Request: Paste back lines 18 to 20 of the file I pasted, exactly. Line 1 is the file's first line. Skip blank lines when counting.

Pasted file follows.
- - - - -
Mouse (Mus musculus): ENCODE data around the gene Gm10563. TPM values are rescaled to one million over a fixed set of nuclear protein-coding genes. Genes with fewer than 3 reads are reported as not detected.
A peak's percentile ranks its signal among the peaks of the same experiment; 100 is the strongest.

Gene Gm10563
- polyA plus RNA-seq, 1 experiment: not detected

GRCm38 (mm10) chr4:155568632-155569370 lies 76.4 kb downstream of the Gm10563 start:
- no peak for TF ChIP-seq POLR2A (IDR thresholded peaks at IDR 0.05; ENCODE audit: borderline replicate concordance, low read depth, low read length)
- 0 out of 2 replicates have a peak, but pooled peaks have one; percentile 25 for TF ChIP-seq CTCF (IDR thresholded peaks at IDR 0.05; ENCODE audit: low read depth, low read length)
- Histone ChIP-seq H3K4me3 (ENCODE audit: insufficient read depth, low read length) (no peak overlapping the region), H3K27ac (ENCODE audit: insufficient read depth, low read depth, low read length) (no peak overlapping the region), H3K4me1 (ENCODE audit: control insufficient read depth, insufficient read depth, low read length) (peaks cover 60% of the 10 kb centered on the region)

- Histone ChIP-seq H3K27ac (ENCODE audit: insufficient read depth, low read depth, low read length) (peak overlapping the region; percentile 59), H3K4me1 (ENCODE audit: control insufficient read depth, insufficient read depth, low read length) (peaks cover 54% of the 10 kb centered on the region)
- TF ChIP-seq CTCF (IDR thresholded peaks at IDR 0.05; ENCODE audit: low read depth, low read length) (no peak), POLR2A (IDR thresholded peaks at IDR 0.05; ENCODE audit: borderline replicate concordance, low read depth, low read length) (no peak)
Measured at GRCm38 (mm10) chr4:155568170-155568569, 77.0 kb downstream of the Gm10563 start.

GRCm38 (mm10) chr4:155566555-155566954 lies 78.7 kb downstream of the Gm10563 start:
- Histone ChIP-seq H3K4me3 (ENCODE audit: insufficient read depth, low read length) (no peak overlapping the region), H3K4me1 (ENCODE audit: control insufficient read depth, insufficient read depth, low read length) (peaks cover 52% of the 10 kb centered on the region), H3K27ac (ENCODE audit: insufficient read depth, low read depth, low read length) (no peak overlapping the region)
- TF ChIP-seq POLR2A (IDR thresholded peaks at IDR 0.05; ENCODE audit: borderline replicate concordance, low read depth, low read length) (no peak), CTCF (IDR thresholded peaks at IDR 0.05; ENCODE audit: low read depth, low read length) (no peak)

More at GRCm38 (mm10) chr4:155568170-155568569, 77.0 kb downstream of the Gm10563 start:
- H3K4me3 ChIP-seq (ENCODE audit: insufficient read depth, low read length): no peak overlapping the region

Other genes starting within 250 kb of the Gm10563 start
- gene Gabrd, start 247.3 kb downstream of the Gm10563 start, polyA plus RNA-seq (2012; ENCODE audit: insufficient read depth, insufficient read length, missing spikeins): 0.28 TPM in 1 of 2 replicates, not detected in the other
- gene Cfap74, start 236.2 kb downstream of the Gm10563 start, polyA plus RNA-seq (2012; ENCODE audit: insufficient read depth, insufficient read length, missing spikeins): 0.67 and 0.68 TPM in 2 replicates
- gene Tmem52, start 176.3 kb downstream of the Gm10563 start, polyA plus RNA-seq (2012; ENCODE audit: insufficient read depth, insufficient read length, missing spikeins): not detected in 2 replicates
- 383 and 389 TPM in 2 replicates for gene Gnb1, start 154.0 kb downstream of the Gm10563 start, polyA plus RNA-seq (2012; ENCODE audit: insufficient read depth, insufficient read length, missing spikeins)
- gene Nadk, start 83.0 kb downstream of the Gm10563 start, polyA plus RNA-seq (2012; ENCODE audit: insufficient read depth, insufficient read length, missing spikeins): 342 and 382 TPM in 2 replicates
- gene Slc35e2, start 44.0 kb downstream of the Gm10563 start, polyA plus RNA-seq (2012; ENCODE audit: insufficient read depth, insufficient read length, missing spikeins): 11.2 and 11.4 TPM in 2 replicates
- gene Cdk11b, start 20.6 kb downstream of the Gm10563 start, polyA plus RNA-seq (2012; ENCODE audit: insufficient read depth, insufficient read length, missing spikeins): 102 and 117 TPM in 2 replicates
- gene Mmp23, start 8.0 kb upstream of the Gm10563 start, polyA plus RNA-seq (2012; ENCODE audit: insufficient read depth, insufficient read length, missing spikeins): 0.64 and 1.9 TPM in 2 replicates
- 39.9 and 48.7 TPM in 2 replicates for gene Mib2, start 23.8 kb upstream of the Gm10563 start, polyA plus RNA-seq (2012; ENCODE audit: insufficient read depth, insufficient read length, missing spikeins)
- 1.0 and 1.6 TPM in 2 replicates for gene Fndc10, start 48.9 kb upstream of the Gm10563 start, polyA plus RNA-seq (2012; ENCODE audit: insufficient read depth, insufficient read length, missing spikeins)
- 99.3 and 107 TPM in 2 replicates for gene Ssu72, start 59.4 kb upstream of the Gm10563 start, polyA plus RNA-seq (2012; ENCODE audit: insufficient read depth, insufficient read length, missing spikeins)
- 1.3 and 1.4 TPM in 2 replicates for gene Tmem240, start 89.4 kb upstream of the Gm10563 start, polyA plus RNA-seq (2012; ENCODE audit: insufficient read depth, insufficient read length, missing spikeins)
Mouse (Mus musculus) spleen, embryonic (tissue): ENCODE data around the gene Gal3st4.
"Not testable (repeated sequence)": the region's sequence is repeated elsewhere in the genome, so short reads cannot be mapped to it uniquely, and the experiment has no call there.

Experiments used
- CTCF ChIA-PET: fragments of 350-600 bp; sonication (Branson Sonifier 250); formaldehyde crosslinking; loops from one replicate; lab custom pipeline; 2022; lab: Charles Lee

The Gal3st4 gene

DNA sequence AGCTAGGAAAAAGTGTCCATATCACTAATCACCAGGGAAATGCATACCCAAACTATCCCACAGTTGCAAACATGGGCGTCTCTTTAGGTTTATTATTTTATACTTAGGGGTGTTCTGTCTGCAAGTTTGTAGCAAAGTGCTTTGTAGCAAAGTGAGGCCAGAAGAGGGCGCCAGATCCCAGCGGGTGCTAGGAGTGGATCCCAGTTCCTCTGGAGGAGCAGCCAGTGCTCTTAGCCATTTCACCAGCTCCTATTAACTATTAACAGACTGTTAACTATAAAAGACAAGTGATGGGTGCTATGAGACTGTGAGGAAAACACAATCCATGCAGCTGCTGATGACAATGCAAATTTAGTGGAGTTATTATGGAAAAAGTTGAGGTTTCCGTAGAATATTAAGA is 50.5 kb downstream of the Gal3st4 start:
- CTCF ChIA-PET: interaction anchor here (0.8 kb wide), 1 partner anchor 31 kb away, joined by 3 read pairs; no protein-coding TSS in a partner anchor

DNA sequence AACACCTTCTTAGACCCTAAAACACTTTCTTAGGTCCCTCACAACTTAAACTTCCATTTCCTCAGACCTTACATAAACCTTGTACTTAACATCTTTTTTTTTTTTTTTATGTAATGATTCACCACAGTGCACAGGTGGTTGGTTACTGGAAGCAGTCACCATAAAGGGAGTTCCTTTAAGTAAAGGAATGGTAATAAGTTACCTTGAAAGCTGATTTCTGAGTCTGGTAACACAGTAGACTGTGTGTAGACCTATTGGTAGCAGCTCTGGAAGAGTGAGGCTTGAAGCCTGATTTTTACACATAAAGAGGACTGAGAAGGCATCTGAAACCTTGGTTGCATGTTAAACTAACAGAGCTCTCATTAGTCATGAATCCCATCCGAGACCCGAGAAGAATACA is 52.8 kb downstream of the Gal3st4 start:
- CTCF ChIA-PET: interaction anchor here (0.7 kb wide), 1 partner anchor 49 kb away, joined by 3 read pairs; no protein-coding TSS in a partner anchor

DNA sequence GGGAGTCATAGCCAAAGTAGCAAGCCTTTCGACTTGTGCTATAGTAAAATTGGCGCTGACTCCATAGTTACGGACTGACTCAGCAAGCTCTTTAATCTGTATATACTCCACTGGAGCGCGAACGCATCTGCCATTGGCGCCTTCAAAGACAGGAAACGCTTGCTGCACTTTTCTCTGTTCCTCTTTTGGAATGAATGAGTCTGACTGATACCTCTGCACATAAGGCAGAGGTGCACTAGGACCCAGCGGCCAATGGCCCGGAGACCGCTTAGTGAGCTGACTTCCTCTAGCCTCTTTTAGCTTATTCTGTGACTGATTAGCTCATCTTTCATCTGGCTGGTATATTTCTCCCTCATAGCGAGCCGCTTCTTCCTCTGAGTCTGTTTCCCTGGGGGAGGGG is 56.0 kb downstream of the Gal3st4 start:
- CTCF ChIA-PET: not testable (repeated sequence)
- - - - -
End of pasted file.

- gene Gabrd, start 247.3 kb downstream of the Gm10563 start, polyA plus RNA-seq (2012; ENCODE audit: insufficient read depth, insufficient read length, missing spikeins): 0.28 TPM in 1 of 2 replicates, not detected in the other
- gene Cfap74, start 236.2 kb downstream of the Gm10563 start, polyA plus RNA-seq (2012; ENCODE audit: insufficient read depth, insufficient read length, missing spikeins): 0.67 and 0.68 TPM in 2 replicates
- gene Tmem52, start 176.3 kb downstream of the Gm10563 start, polyA plus RNA-seq (2012; ENCODE audit: insufficient read depth, insufficient read length, missing spikeins): not detected in 2 replicates